South Korean operator KT has commercially launched an ultra-high-speed mobile network called GiGA-LTE, which claims to offers gigabyte speeds to its customers, according to a local news report. KT says its GiGA-LTE service, which uses LTE and Wi-Fi networks at the same time, “can achieve a peak speed of 1.17 Gbps, which is 15 times faster than existing LTE and 4 times faster than the tri-band carrier aggregation.” The new service will initially be available on Samsung Galaxy S6 and S6 Edge devices and will gradually be expanded to other smartphone models. Customers can upgrade their mobile network to the GiGA-LTE via free firmware. KT’s GiGA-LTE network leverages 200,000 LTE base stations and 300,000 Wi-Fi zones across the country. The operator plans to expand the service coverage until the end of 2015.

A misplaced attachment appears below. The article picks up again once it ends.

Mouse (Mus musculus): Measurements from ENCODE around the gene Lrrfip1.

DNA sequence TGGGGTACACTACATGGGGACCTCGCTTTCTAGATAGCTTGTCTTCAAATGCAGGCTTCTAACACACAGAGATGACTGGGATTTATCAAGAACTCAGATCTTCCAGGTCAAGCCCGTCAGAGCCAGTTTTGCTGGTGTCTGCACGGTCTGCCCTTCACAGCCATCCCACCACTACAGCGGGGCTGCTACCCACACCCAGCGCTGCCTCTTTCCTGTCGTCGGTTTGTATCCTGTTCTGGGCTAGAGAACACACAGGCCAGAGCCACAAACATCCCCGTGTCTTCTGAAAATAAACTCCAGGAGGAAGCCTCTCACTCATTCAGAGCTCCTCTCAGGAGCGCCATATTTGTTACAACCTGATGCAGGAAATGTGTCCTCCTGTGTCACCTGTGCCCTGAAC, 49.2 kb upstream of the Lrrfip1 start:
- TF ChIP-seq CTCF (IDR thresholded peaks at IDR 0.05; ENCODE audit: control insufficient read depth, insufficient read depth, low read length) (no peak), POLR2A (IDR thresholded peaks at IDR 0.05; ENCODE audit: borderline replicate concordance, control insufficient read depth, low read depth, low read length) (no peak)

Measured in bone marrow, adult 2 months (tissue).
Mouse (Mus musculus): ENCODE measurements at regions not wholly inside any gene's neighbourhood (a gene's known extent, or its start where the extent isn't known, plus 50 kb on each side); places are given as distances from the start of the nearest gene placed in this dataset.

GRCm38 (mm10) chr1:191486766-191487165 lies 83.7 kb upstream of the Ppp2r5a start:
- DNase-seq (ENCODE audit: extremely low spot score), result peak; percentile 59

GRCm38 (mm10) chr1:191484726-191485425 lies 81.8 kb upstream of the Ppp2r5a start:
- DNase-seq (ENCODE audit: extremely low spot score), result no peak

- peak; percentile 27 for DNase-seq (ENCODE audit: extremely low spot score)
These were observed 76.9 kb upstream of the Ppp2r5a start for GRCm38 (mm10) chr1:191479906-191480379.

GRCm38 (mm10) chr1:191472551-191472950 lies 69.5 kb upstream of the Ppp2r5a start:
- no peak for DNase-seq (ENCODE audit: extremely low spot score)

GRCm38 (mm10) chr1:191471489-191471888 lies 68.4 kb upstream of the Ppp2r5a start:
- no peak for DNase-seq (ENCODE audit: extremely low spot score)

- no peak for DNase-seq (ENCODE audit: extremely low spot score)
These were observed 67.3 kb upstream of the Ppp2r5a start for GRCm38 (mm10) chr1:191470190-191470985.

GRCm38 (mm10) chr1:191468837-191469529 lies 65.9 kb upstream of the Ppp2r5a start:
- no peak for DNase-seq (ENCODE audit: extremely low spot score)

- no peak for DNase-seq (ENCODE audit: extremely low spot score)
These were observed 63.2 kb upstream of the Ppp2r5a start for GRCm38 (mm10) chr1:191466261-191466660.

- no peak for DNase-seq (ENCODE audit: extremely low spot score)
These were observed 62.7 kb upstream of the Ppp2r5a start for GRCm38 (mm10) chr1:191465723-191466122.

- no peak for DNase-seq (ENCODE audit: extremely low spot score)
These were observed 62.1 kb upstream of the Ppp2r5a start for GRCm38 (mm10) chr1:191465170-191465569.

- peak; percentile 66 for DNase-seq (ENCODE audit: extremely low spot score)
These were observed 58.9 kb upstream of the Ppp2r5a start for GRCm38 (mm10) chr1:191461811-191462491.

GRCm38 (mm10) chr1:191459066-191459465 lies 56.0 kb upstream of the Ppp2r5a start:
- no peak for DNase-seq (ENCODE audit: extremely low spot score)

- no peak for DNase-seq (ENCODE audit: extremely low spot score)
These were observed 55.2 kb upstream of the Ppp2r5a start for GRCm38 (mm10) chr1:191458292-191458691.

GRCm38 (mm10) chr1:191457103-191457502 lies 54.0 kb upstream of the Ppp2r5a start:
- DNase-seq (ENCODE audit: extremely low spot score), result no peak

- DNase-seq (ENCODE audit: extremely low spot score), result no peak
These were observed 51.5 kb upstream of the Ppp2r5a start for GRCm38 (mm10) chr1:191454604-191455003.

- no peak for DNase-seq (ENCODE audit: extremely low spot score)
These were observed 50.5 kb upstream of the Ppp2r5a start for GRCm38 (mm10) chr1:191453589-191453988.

In the international mobile network speed race, KT appears to have vaulted ahead with this gigabyte service. Users in South Korea, already one of the most advanced mobile environments in the world—if not the most advanced—are more likely that most to be willing to pay for such ultrafast connectivity, which arguably is not necessary even for the latest data-hogging apps and entertainment services. Regardless of utility, reaching gigabyte speeds is undoubtedly a marketing victory for KT, and it also appears to be a noteworthy technological achievement, not only because of its speed but also because of the fact that it works via LTE and Wi-Fi combined. We have been writing recently about incursions of Wi-Fi into the domain of cellular; here is another example, a further indication that there is less and less of a distinction between the two forms of mobile service.